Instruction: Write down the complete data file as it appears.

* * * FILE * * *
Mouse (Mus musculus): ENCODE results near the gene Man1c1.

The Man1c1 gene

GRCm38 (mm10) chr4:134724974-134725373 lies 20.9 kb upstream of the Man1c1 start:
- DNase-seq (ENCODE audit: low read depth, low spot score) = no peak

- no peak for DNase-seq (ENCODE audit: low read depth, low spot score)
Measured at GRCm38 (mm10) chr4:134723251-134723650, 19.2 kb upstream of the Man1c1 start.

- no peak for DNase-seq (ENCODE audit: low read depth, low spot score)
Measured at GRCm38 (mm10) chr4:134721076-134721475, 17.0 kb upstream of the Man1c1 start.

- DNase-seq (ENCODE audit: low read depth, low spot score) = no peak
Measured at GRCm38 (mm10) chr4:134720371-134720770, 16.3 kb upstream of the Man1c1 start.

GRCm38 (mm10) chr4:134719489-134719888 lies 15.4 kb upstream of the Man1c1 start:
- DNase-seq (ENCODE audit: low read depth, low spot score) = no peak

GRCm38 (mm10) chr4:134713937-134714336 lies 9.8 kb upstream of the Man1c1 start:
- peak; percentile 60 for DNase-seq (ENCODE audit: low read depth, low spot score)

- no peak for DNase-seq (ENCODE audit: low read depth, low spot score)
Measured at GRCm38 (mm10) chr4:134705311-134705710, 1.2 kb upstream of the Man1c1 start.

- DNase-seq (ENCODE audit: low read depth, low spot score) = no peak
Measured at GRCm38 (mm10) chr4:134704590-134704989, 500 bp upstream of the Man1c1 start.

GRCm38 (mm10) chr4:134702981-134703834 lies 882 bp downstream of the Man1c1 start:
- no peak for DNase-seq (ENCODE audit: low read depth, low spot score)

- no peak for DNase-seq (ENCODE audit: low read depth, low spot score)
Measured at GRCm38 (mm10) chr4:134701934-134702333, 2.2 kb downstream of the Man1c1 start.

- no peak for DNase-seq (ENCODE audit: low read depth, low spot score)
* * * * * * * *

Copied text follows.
Mouse (Mus musculus): ENCODE results near the gene Man1c1.

The Man1c1 gene

GRCm38 (mm10) chr4:134724974-134725373 lies 20.9 kb upstream of the Man1c1 start:
- DNase-seq (ENCODE audit: low read depth, low spot score) = no peak

- no peak for DNase-seq (ENCODE audit: low read depth, low spot score)
Measured at GRCm38 (mm10) chr4:134723251-134723650, 19.2 kb upstream of the Man1c1 start.

- no peak for DNase-seq (ENCODE audit: low read depth, low spot score)
Measured at GRCm38 (mm10) chr4:134721076-134721475, 17.0 kb upstream of the Man1c1 start.

- DNase-seq (ENCODE audit: low read depth, low spot score) = no peak
Measured at GRCm38 (mm10) chr4:134720371-134720770, 16.3 kb upstream of the Man1c1 start.

GRCm38 (mm10) chr4:134719489-134719888 lies 15.4 kb upstream of the Man1c1 start:
- DNase-seq (ENCODE audit: low read depth, low spot score) = no peak

GRCm38 (mm10) chr4:134713937-134714336 lies 9.8 kb upstream of the Man1c1 start:
- peak; percentile 60 for DNase-seq (ENCODE audit: low read depth, low spot score)

- no peak for DNase-seq (ENCODE audit: low read depth, low spot score)
Measured at GRCm38 (mm10) chr4:134705311-134705710, 1.2 kb upstream of the Man1c1 start.

- DNase-seq (ENCODE audit: low read depth, low spot score) = no peak
Measured at GRCm38 (mm10) chr4:134704590-134704989, 500 bp upstream of the Man1c1 start.

GRCm38 (mm10) chr4:134702981-134703834 lies 882 bp downstream of the Man1c1 start:
- no peak for DNase-seq (ENCODE audit: low read depth, low spot score)

- no peak for DNase-seq (ENCODE audit: low read depth, low spot score)
Measured at GRCm38 (mm10) chr4:134701934-134702333, 2.2 kb downstream of the Man1c1 start.

- no peak for DNase-seq (ENCODE audit: low read depth, low spot score)